Neighbors: Few knew of threats against Texas teen
MESQUITE, Texas (AP) – Neighbors and friends knew Shania Gray as a friendly, vivacious athlete. Few knew the 16-year-old had reported a man for rape until she disappeared last week and turned up dead.
The man she accused, Franklin B. Davis, has confessed to police and in jailhouse interviews to killing her. Police have said he did so to prevent Gray from testifying against him in a sexual assault case scheduled for trial next month.
Davis, 30, who lives in the Dallas suburb of Irving, has been charged with capital murder in her death and is being held on $2 million bail.
Gray’s family was in the process of moving from one Dallas suburb to another so that her father could be closer to work, said Sherry Ramsey, a close family friend.
Neighbors in Mesquite, where the family lived for years, described Gray as friendly and caring. Hundreds of people turned out Monday night for a candlelight vigil at the high school she attended until this fall.
“Every time she saw me come in, she would get my attention to say hello,” Peggy Mitchell, who lived next door to Gray’s family, said Tuesday. Mitchell said she often saw Gray outside, playing basketball on a bent hoop in the family’s driveway.
Ramsey described Gray as a “social butterfly” who never left Ramsey’s home without giving her a hug. Gray also cared for a younger brother who has autism, she said.
“I was in awe at the relationship,” Ramsey said. “She was like a second mother to him.”
Ramsey and another family friend said few people knew Gray had been raped until she disappeared.
Gray’s mother, Sherry James, contacted Mesquite police in April 2011 to report that Davis had sexually assaulted Gray while she was babysitting his children, according to a police affidavit released Tuesday. Gray told an investigator that Davis _ whom she called “Wish” _ had exposed himself and had sex with her four separate times between January and March, the affidavit said.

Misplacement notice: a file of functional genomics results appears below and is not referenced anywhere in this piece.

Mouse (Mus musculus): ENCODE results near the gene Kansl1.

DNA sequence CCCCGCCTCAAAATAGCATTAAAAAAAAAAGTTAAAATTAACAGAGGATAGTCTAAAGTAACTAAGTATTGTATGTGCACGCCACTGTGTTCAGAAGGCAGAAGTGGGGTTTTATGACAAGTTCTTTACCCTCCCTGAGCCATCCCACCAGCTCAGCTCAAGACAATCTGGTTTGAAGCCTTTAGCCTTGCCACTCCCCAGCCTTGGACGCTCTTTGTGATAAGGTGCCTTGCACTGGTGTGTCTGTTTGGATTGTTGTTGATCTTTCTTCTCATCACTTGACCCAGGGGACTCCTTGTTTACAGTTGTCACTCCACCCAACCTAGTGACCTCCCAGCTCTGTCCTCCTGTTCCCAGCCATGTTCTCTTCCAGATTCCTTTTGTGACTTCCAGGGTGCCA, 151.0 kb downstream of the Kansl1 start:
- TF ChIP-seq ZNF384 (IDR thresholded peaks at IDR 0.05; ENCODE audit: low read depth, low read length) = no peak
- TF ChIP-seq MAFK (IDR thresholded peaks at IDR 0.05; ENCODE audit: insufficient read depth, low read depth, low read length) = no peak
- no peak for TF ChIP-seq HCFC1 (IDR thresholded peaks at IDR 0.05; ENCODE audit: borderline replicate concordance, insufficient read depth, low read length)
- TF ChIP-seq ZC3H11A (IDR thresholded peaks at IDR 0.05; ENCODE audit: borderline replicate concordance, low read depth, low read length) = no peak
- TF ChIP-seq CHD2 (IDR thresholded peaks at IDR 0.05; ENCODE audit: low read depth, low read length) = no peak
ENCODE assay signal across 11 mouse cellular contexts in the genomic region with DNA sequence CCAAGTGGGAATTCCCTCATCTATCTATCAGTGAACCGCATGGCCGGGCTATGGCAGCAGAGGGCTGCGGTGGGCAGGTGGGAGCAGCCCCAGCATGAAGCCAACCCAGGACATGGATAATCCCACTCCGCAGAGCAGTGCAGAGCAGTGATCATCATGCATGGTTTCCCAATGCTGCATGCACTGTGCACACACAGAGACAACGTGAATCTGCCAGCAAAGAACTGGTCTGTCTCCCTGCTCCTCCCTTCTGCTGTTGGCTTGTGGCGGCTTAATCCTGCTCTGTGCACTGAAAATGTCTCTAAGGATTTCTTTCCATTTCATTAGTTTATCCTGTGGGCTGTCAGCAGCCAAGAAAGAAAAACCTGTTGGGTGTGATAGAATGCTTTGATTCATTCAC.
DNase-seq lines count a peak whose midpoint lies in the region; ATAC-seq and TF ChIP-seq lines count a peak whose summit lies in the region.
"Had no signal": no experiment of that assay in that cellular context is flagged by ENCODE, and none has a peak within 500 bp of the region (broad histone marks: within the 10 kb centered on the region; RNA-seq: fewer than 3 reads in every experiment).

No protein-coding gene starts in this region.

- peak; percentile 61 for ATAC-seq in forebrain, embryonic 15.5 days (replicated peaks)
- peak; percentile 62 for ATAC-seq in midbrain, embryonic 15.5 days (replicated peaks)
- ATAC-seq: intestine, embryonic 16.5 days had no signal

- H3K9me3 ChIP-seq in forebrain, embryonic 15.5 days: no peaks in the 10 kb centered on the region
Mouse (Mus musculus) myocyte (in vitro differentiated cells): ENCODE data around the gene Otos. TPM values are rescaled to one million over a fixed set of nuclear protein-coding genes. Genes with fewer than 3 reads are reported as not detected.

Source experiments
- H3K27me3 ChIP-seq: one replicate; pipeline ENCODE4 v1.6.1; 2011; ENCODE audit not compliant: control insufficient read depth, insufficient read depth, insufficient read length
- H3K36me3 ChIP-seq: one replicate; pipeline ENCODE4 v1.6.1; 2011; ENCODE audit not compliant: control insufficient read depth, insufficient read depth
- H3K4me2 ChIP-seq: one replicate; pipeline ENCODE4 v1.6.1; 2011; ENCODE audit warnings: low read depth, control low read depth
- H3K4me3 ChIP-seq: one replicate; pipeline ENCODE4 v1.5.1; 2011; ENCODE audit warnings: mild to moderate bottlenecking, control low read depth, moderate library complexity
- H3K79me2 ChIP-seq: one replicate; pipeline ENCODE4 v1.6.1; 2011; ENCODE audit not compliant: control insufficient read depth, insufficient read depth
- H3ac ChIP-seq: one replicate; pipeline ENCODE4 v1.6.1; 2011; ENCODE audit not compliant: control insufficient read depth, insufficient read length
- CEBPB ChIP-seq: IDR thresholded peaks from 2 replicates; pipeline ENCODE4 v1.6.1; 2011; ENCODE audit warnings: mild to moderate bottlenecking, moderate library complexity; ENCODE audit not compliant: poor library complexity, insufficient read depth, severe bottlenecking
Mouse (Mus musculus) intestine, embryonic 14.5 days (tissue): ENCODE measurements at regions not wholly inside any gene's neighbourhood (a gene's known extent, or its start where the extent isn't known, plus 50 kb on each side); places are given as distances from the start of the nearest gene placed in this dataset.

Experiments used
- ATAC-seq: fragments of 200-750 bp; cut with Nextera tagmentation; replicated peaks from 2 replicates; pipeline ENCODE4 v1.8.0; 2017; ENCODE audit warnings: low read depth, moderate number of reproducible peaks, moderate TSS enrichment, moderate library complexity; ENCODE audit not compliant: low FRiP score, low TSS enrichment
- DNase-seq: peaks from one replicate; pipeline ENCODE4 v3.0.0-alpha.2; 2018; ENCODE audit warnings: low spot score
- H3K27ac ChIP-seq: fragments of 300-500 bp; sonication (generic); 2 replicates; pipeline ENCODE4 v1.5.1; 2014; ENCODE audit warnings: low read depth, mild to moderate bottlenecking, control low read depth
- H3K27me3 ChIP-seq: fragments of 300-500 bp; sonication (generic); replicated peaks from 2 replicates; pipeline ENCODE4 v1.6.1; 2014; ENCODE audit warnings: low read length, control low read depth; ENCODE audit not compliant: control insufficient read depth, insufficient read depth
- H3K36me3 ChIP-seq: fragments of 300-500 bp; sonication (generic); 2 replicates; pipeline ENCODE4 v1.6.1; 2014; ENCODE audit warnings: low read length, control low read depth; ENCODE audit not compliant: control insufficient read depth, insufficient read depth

Family friend Nina Adams said Gray didn’t tell anyone what had happened at first because Davis threatened her.
“She started making up stories as to why she didn’t want to babysit,” Adams said. Eventually, the teen told her mother and grandmother, Adams said.
Davis was arrested in July 2011 and charged with four counts of sexual assault to a child. His trial was scheduled for next month, and police in Carrollton, the suburb where Gray began attending school last week, said Gray had been expected to testify.
A spokesman for Carrollton police and spokeswoman for Gray’s new school district said no threats against her were reported before her disappearance. A spokesman for Mesquite police did not return multiple phone messages.
According to relatives and an affidavit released by Carrollton police, Davis posed as a teenage boy on social media and bought a new cellphone to contact Gray and get information about the sexual assault case.
The two exchanged text messages Thursday, though Carrollton police spokesman Jon Stovall said he didn’t know how many. Adams said Gray’s mother told her that Gray received a text message Thursday saying her Facebook friend was waiting outside her new school as a surprise.
Davis told Carrollton police Gray was surprised to see him but got into his car because he wanted to discuss the case. He told police and several television stations that he drove her to an area near the Trinity River and shot her twice. He then stepped on her neck until she stopped breathing, the affidavit said. Her body was found two days later.
Davis told television station WFAA in a jailhouse interview that Gray had agreed to recant the sexual assault allegations, but he still attacked her. He said the sexual assault case had taken a toll on him.
“I was fighting with my demons for a little over a year, and it got too much,” he said. “I couldn’t … pretty much no one was safe around me. My mind was on a whole another level.”
But Ramsey and others say there’s only one person to blame for Gray’s death.
“He took away an extraordinary young lady,” she said. “He really did.”
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